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From The Desk of...The Chief Scientist

"Whether Weather is Climate"

Written by Paul Sutter on Tuesday, 05 July 2016. Posted in From The Desk of...The Chief Scientist

This great question popped up on my whiteboard a few weeks ago: what's the difference between weather and climate? These two words are often jumbled together, or tossed into places they don't belong, so it's not surprising there's some confusion.

Here's a short version for the impatient: weather is short, climate is long.

Here's a long metaphor for the patient: weather is like watching your day-to-day activities. What time did you leave for work? What did you eat for lunch? You picked those shoes? Specifics, not trends.

Climate is watching your habits every day for thirty years, and using statistics to draw broad conclusions. You leave for work within the same 15-minute window. You generally like sandwiches. You have poor taste in footwear. Trends, rather than specifics.

What's fascinating about weather systems is how frenetically chaotic they are: a tiny change in an unexpected corner can build up to alter the course of an entire storm. This is the so-called "butterfly effect" and makes weather prediction so dang difficult. Sure, we know where a thunderstorm is today, but a billion zillion factors can influence its future movement, so it's hard to say where it's going to be tomorrow.

But despite that complexity it's also fantastically regular. Summers are miserably hot. Winters are unbearably cold. The weather may be unpredictable a few days into the future, but the climate moves (relatively) slowly, making predictions (relatively) easier.

Predicting both the weather and climate is a humongous job, requiring heaps of computing power crunching the numbers day-in and day-out, but that's a story for another memo...

"Science Now...LIVE!"

Written by Paul Sutter on Monday, 27 June 2016. Posted in From The Desk of...The Chief Scientist

"Science is for Sharing." That's my personal motto, and that's why I'm so lucky to work in a place like COSI. The place and the people are literally dedicated to doing just that, and to be a part of that experience is a pretty dang good feeling.

In the spirit of sharing science and helping to create a more science-literate society, the Theaters team has helped me create Science Now Live, a new planetarium show. It's hosted by me but directed by the audience - no two shows are exactly alike, and going in I have no clue what I'm about it say...and it's super-fun.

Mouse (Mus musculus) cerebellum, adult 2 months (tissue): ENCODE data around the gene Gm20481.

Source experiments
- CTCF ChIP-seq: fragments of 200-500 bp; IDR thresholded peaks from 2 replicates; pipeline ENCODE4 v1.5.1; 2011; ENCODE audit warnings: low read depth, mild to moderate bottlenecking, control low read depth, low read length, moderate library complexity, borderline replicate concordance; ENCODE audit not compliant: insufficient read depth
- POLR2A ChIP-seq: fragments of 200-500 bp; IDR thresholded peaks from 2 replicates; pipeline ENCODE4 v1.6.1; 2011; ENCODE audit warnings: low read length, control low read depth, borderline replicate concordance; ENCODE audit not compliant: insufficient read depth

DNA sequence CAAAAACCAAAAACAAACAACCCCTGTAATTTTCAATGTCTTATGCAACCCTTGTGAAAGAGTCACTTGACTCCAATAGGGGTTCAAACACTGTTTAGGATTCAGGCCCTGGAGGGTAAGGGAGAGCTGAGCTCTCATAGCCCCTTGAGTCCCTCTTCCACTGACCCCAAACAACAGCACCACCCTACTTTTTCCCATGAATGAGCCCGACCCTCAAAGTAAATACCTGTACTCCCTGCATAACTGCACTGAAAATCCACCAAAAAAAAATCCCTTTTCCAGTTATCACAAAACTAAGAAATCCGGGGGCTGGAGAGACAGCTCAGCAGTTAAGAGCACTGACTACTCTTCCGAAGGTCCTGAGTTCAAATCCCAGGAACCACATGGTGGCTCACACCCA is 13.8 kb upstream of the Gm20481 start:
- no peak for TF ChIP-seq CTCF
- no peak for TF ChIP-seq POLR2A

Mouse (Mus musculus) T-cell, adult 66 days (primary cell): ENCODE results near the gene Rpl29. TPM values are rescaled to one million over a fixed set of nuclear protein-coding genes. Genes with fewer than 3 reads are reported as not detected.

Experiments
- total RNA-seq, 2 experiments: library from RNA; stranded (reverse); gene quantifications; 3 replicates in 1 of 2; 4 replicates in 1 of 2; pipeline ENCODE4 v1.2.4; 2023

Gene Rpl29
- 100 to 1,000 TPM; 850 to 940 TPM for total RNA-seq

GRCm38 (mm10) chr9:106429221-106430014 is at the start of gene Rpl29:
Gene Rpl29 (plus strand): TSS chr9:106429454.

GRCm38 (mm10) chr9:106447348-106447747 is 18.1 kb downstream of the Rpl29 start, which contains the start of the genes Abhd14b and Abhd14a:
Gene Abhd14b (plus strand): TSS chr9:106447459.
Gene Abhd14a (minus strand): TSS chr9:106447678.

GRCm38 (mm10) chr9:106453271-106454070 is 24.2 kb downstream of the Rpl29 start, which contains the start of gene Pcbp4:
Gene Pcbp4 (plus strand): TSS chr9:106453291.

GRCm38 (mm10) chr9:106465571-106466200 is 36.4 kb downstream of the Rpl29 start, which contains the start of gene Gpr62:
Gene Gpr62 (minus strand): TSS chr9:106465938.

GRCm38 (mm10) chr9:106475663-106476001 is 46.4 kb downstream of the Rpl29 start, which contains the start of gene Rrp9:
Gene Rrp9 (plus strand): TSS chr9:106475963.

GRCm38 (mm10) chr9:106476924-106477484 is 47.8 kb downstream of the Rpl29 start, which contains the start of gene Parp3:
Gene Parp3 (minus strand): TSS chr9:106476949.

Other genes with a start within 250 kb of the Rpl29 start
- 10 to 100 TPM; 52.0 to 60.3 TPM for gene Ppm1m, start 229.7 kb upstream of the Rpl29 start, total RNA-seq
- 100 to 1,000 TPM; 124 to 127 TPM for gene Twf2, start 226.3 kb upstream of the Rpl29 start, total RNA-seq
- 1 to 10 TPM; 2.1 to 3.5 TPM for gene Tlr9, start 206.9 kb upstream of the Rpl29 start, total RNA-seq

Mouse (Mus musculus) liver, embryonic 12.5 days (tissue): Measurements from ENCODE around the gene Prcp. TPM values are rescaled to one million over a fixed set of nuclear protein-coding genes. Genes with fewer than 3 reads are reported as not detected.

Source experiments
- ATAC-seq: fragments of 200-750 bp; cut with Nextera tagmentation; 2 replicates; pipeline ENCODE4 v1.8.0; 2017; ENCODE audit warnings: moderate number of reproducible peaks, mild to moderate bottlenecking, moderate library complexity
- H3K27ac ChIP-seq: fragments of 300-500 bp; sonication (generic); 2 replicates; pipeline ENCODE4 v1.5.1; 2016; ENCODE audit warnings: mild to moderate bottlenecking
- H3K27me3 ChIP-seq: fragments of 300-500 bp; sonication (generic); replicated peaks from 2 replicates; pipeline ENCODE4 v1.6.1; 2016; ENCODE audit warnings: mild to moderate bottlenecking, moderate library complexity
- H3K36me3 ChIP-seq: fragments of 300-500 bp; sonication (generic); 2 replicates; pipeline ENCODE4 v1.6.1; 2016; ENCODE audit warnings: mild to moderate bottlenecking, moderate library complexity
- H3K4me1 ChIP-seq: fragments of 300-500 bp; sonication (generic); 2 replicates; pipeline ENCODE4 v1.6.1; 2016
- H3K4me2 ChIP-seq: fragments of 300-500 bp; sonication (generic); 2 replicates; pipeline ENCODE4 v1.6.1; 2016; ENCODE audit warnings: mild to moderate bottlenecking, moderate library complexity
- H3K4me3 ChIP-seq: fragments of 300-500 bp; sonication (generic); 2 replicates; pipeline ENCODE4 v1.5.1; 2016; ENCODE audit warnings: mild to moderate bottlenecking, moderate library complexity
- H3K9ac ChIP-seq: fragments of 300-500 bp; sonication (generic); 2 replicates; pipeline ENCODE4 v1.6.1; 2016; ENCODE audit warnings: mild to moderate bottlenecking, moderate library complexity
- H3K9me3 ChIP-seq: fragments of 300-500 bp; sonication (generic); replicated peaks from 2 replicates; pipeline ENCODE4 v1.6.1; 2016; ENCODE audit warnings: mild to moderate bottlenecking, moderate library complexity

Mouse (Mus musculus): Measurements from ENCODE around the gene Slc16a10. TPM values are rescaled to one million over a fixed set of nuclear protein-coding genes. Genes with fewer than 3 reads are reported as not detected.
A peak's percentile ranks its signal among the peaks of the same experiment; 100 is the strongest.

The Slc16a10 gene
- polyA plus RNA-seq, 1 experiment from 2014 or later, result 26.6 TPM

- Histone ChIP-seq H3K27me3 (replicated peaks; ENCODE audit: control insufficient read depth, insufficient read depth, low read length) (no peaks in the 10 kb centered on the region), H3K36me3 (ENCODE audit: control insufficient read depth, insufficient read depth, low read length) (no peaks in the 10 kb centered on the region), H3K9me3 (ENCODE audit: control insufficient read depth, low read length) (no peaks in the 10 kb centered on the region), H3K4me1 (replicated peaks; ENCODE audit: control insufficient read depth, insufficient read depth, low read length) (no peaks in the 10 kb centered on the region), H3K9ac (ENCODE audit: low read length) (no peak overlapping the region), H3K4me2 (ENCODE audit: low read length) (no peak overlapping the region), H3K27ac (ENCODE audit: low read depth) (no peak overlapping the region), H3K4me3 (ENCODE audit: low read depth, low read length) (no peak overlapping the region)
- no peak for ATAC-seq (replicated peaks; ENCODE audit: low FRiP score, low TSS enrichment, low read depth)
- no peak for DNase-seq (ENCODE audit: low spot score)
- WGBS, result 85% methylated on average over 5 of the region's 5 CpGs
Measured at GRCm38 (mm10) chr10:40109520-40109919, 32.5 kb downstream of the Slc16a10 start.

We all see the science headlines race past, full of jargon, misquotes, bad statistics, and incomprehensibly obscure references. Science is a messy business - full of blind alleys, unknown factors, and competing theories - and I don't fault journalists when they have trouble trying to distill a complex topic into a few soundbites and some explanatory glue.

People everywhere get curious about science, and usually more than a few questions pop up when a news story comes out. Science Now Live provides an outlet to satisfy that curiosity, and to finally get some relief on those cosmic puzzlers that have been nagging us for so long. Thanks again to all the team members who helped me put it together...I'm looking forward to every single show!

"What is a Chief Scientist?"

Written by Paul Sutter on Monday, 20 June 2016. Posted in From The Desk of...The Chief Scientist

A few months ago the COSI Executive Leadership Team launched this wacky idea: what if a science museum had a Chief Scientist? We all had a somewhat vague sense of what that kind of job would mean, but we also understood that what we knew going in would be different than what we would know once it actually started.

I still don't know what a generic Chief Scientist would do at a generic science museum, but I know precisely what this specific Chief Scientist does at this specific science museum:

1) Talk about science. A lot. As you may have guessed, give me the chance to talk about some little bit of science, and you best pack a snack because you're going to stay awhile. I love all this science stuff, and getting to talk about it to my colleagues, friends, audiences in the theaters, random visitors in the museum, and folks around town is pretty much my dream job.

Need someone to talk about science? A lot? Send me an email.

2) Help you talk about science. A lot. Let's face it, I can't be everywhere at once, and I'm contractually limited to 20 hours per week. And you should admit it: if you're reading this while wearing a certain blue polo shirt, you're probably also really good at talking about science. I love helping make you look better by checking over a script or a presentation, or writing something new for you.

Need help talking about science? A lot? Send me an email.

3) Get my friends at OSU to talk about science. A lot. I spend the other 20 hours of my week doing stuff at OSU, and you may not have noticed, but that place is absolutely infested with scientists. A good fraction of them would love to get the chance to talk about their work in front of new audiences.

Need someone new to talk about science? A lot? Send me an email.

While a more descriptive title for my position would've been "Science Talker", I think I'll stick with "Chief Scientist". But now we all know what that means.

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